Looks like China isn't just going for the gold in athletic events--the host of the 2008 summer Olympics recently received LEED®-Gold certification from the United States Green Building Council for its Olympic Village, the temporary home to 17,000 athletes from around the globe.
The village is one of eight developments--and the only international one--under the USGBC's new pilot program, LEED for Neighborhood Development, which aims to incorporate the principles of sustainable building design into housing communities. Beijing's is the first Olympic Village to receive LEED certification.
Among its "green" attributes, the village boasts solar cells and geothermal heat pumps that help regulate temperature, according to China Daily.
Of course, this recent award may seem to lose a bit of its luster after one considers that China already holds another world title as the leading emitter of carbon dioxide, and Beijing itself is infamous for its smog. In a major push to spruce up the air before the games started, the government ordered an environmental crackdown, pulling at least two million of the city's 3.3 million cars and ordering factories in the capitol and surrounding provinces to cut emissions by 30 percent or close entirely, according to several articles appearing in Time.
But before you get too hopeful that China might be cleaning up its act, consider these two, somewhat opposing ideas: 1) According to Time, the restrictions on pollution are only interim measures and will end on September 20th, after the Paralympics. 2) While China's smog makes breathing more difficult, some of the pollutants it contains might actually be helping to offset global warming by forming atmospheric clouds that reflect sunlight back into space. Veerabhadran Ramanathan, a researcher at the Scripps Institute of Oceanography in San Diego, CA, is currently testing just how China's air pollution can cool the earth.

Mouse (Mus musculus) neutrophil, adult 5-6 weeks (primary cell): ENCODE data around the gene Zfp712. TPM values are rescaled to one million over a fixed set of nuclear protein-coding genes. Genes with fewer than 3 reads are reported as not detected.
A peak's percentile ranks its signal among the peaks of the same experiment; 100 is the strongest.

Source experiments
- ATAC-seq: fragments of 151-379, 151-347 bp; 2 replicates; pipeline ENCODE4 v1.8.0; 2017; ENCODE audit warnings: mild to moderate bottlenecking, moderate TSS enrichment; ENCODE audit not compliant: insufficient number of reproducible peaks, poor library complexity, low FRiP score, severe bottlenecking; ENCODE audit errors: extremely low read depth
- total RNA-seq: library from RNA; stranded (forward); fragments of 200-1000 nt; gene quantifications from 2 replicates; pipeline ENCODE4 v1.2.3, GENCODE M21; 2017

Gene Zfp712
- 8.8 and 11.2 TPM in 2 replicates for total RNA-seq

So, is cleaning China's air another "darned if you do, darned if you don't" case? Perhaps. Whatever the verdict, one things for sure, as Rick Fedrizzi, President, CEO, and Founding Chair of USGBC, observed in the USGBC press release: “China’s growing population, its emerging economy, and the opportunities and challenges it represents ensure that China will play a key role in the future of our planet.”“The views expressed in user comments do not reflect the views of Audubon. Audubon does not participate in political campaigns, nor do we support or oppose candidates.”